How Migration and Conflict Create a Breeding Ground for Human Trafficking
Every day advocates across the globe face new obstacles in the fight against human trafficking. The ongoing refugee crisis, increased migration flows from Central and South-Eastern Europe, and the threat that ISIS presents throughout the Middle East are just a few of 2017’s challenges for the antitrafficking movement. But these challenges are not insurmountable, and the international community is rising to the occasion.
In December 2016, the United Nations Security Council passed a historic human trafficking resolution, which recognized that people fleeing armed conflict are among the most vulnerable to trafficking. As conflict plagues the Middle East, millions of people have been displaced, providing traffickers a prime opportunity for exploitation. The 2016 Trafficking in Persons Report also explains that people who come from countries with a high prevalence of organized crime have an even greater chance of being trafficked.
Case in point: ISIS has kidnaped approximately 3,000 Yazidi women and children from the norther Iraqi city of Mosul to exploit as slaves. These girls and women are sold to members of ISIS and then subjected to physical brutality as well as sexual exploitation. Young boys are forced to be child soldiers and exposed to horrific violence. Those who manage to escape experience lasting trauma. Although rescue missions headed by local activists and supported by military forces have led to the successful rescue of some Yazidi women and children, these missions are dangerous and can only be conducted on a small scale.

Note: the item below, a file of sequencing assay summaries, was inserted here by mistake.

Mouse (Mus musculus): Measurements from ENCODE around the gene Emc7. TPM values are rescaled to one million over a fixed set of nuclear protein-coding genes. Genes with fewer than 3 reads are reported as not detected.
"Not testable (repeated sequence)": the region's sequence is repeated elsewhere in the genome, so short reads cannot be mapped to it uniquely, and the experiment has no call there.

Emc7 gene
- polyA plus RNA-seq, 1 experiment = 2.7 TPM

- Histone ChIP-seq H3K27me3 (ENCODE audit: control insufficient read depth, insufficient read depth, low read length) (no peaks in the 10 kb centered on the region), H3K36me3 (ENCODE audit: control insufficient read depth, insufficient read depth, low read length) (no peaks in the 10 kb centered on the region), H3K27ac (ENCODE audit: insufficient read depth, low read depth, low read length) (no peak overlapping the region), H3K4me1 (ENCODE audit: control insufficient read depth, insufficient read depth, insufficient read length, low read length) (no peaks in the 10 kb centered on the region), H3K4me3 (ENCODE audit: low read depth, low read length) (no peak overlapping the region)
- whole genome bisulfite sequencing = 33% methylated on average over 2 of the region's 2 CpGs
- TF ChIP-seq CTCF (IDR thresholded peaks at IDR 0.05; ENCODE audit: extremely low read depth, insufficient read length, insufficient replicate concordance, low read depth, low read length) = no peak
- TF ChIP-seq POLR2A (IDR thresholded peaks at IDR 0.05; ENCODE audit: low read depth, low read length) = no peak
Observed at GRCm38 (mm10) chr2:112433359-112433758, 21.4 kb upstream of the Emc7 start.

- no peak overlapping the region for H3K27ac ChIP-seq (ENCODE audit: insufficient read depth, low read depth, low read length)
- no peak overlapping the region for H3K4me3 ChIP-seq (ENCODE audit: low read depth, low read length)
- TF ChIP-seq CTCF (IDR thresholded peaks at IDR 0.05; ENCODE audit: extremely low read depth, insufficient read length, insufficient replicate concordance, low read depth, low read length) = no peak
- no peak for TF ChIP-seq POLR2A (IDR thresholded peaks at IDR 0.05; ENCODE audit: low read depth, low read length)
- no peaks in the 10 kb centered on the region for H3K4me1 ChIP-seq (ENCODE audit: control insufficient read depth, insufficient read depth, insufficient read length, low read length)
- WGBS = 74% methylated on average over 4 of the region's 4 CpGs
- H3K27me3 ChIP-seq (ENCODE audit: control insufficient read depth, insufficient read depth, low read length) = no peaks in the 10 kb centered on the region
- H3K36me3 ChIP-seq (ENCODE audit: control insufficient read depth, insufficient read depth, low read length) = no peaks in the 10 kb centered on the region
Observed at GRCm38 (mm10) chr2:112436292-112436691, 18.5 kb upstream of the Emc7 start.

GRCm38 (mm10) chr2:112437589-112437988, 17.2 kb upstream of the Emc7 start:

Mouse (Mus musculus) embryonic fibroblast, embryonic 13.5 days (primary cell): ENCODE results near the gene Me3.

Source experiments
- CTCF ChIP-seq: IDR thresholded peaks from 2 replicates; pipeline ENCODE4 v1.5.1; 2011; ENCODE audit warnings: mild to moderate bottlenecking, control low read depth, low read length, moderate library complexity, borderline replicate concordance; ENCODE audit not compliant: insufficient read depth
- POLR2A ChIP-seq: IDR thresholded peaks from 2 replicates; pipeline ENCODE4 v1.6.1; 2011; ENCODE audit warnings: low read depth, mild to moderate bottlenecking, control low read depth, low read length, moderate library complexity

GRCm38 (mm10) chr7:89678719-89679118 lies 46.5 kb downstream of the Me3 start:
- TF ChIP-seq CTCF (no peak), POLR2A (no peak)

To combat the vulnerability of people displaced by conflict, traffickers must not be allowed to operate with impunity. As rule of law breaks down in conflict areas, traffickers can conduct their illicit business freely. Countries that aid refugees and asylum seekers should work to better identify traffickers and instill stricter punishments for this crime when it is identified.
The obstacles facing anti-trafficking advocates in 2017 require an international response, both to bring traffickers to justice and to shut down the financial incentives that drive this billion-dollar industry. Strengthening law enforcement’s training and ability to investigate these crimes can help shut down these exploitative practices among the world’s most vulnerable populations.
Even in the midst of conflict and violence, collaboration between governments, NGOs, and international organizations can combat human trafficking and improve the lives of displaced people. Through these efforts, the global community can make important progress in increasing risks to exploiters to prevent them from enslaving people. Hopefully advocates and governments will rise to the challenges of 2017 by developing innovative and collaborative approaches to fight modern slavery.